Mercedes W123: best cars in the history of What Car?
We're looking back over the past half century, revealing the greatest cars launched since What Car? magazine first went on sale. Today we kick off with an iconic Mercedes...
To find the best cars in the history of What Car?, we're making the case for 10 outstanding models, with the winner chosen via a reader vote.
There's obviously no right or wrong answer to a question like this, but our shortlist includes 10 models chosen from five decades of helping Britain choose its next car.
First up, the Mercedes W123.
On sale 1976-1986 | Number sold – 2.7 million (worldwide)
Okay, so being asked to suggest the best car from the past 48 years worth of What Car? history is a bit of pressure. It means digging deep and proposing something pretty extraordinary and, ladies and gents, that’s exactly what I’ve got for you: the Mercedes W123.
Now, you might be thinking: “What the hell is a W123?”. No, it’s not a newly discovered star in our universe, but it is a star of the automotive world. One that, I promise you, you’ll have seen. In fact, it’s still a relatively common sight on UK roads, especially around the more salubrious parts of London, where it’s considered a prized classic.
The W123 is the equivalent of today’s E-Class but, because the E-Class name didn't exist back then, W123 is the common name – derived from the internal Mercedes model code – for the generation of this Ford Granada rival that was sold between 1976 and 1986. To get really geeky about it, we named the estate version What Car? Car of the Year in 1982, and technically that was called the S123. We’re not anoraks, though, so let’s stick to W123 as a catchall term for what was offered as a saloon, an estate, a coupé and even a limousine.
Here’s a car that positively radiates Mercedes’ old-school ethos of absolute engineering integrity. Indeed, the W123 is considered by many as ‘over engineered’ and, as a firm favourite of the German taxi trade, examples would rack up 300,000 to 600,000 miles with only minor work to keep them in good fettle. This was at a time, don’t forget, when plenty of its contemporaries were fortunate to see 100,000 miles before being dropped, unceremoniously, into the crusher. And if they were lucky enough to be reborn as a new fridge, no doubt the W123 would’ve outlived that, too.
But the W123’s reputation went beyond a workaday taxi. Here in the UK, as well as all around the world, this was a highly sought-after car. Its classless, understated elegance (especially the coupé version) and benchmark quality meant that W123 owners of the day included the great and the good. Pop stars, such as John Lennon and Bonnie Tyler, had one, as did top-flight footballers, including Franz Beckenbauer and Kevin Keegan. Even the dear old Queen Mum kept one in her fleet.
It was exclusive, then, but not unobtainable like a Rolls-Royce or Ferrari. In our summing up of the 200T Estate, in the year it won our Car of the Year award, we pressed home its value for money by saying: "While other [car] producers' prices have risen inexorably over the years, Mercedes’ have remained relatively static". You still got "the unrivalled quality of materials, design and workmanship" but this "has now become accessible to a much wider audience". And with Mercedes’ prestige "thrown in for free".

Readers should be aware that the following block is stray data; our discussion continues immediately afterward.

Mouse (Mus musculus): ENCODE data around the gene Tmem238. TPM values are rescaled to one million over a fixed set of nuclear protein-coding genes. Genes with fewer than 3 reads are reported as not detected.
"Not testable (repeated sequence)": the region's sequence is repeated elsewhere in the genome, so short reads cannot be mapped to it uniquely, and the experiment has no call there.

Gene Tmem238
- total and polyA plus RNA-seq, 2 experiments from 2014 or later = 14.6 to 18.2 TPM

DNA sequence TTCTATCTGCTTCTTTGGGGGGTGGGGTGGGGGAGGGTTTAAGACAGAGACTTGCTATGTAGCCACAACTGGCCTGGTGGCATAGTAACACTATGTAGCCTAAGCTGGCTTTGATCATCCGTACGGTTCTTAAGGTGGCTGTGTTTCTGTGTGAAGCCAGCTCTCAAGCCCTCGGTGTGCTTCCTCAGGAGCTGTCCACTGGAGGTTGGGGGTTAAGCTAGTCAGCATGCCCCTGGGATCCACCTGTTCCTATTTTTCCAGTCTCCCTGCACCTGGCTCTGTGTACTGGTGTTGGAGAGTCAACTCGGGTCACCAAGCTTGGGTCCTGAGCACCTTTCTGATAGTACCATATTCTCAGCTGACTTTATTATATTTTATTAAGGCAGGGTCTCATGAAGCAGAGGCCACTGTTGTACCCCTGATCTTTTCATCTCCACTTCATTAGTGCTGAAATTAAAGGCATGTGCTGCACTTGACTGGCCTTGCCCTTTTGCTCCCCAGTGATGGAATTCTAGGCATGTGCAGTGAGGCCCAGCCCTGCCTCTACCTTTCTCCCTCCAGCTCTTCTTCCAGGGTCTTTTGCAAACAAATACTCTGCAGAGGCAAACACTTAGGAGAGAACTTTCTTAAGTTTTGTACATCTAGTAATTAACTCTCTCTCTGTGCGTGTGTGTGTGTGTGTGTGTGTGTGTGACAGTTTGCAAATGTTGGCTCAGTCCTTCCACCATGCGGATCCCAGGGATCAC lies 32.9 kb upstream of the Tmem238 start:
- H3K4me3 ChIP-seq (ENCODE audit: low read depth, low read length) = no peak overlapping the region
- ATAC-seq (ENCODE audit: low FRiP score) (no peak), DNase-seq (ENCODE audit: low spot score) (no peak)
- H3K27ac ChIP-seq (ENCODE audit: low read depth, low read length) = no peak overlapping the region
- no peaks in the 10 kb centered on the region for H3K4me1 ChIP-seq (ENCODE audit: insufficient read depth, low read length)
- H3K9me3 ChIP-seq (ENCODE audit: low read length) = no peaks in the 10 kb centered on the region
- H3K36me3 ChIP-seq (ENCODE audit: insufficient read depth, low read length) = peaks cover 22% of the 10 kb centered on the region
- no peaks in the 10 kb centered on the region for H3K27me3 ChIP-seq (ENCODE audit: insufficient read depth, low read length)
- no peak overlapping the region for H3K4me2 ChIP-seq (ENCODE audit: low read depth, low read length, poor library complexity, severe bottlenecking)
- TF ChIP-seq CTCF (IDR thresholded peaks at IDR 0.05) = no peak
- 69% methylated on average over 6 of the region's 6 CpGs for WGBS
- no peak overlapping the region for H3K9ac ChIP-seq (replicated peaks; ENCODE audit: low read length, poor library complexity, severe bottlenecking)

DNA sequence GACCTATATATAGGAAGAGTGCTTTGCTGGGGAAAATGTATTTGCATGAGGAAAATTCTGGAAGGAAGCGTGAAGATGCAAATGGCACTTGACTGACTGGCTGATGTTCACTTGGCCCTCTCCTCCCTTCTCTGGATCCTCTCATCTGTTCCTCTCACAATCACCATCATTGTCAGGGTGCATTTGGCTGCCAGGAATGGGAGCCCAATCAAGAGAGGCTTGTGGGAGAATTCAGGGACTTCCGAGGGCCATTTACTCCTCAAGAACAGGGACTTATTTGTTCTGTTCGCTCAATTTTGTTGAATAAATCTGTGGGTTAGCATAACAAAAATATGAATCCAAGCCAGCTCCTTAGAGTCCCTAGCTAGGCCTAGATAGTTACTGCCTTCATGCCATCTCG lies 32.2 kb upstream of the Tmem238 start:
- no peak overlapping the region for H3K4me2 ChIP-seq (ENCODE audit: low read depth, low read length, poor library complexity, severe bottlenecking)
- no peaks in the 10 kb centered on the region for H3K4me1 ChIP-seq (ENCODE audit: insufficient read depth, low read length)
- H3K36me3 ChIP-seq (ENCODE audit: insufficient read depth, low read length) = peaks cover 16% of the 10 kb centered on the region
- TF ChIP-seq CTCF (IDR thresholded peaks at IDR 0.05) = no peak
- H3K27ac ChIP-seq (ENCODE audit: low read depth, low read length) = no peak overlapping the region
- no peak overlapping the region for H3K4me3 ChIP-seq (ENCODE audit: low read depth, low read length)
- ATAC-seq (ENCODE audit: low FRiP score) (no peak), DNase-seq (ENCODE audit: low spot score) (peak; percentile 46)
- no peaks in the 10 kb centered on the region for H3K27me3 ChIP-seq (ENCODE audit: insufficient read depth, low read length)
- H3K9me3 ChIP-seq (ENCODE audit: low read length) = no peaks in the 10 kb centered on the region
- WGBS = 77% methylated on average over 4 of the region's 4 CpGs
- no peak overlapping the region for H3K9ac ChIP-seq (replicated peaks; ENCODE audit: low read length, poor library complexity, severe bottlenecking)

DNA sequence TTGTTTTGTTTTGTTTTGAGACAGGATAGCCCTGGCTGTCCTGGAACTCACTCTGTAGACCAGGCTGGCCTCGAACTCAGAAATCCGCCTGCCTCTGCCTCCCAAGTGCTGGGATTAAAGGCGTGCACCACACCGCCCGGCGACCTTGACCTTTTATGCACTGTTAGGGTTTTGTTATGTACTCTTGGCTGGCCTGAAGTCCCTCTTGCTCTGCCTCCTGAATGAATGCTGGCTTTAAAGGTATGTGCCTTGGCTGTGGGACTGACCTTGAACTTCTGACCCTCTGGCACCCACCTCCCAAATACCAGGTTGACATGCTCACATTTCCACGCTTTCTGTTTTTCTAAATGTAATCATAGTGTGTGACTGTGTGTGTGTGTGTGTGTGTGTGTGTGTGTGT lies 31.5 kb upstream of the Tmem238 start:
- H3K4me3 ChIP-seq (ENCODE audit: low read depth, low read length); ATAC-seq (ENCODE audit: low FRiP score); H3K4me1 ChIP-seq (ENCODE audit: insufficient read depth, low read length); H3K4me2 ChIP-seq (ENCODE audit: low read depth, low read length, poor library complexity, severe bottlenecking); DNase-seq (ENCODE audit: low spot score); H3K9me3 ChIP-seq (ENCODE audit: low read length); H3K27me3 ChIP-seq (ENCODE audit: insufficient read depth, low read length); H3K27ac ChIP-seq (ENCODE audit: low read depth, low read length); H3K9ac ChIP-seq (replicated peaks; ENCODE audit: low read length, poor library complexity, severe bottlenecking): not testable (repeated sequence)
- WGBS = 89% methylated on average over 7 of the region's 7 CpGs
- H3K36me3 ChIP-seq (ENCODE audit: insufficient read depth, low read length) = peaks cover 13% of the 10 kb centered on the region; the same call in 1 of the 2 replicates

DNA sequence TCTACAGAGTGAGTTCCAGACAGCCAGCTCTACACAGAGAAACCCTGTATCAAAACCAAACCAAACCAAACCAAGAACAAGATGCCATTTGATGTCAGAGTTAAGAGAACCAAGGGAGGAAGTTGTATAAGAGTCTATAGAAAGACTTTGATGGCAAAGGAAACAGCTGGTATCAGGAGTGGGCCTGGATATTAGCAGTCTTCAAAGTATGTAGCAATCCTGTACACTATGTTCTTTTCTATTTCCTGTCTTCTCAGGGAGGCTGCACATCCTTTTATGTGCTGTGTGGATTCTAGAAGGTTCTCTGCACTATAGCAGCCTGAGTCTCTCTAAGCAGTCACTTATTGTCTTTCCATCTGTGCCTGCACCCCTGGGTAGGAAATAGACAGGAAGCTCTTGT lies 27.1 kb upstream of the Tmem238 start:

And the proof was in the pudding, as they say. At the time you could buy a 200T Estate, which came with a smooth, 108bhp 2.0-litre four-cylinder engine, for £9350. Or, you could’ve spent £10,552 on a Ford Granada 2.8 GL Estate and, let's face it, which would you rather have had parked on your drive?
The W123 estate came with a huge boot, too, and the option of seven seats so it was extremely practical. Meanwhile, the range was available with some notable features for the time, including anti-lock brakes (ABS), driver and passenger airbags, a five-speed manual gearbox, automatic climate control (rather than merely air conditioning), and even a system to switch on the heater without the engine running – so that in depths of winter your Mercedes would be toasty and warm the moment you climbed aboard. This was the late 70s and early 80s, remember – a time of electricity shortages, flared trousers and brown wallpaper.
And at that time safety wasn’t as ‘fashionable’ as it is now. Yet we still we noted in a road test from the era that the W123 had "just about the best safety features of any car in the world". That, we concluded, made it "idiot proof".
It was good to drive, too. The accurate steering, relative lack of body lean and comfortable ride put the "driver immediately at ease with the car". In fact, the W123’s durability and tidy handling helped it to win the gruelling 1977 London-Sydney rally (with another W123 finishing second), which adds a dash of sporting prowess and leads me on to my killer point.
Almost all of our nominees over the coming days will be previous What Car? Car of the Year winners and were, without doubt, great cars in their day. But the W123 was so good that it’s still serving people, more than forty years after it was launched. How so? In Africa, people need reliable cars to get from A to B, sometimes as a matter of life and death. There’s no RAC or AA cover if you breakdown in the middle of the Serengeti, but there are lions.
It isn’t Land Rovers that feed the automotive appetite of Africa, though, but W123s. Today, they are still stolen to order from the leafy streets of Hampstead and shipped out to the Mother Continent. Indeed, in parts of North Africa, half the cars on the road are W123s.
So come on, think about it. A car that was good enough not only for royalty and a former Beatle, but is still loved by much of a continent. How can the W123 not be the winner?
Come back tomorrow to read about our next contender: the Peugeot 205
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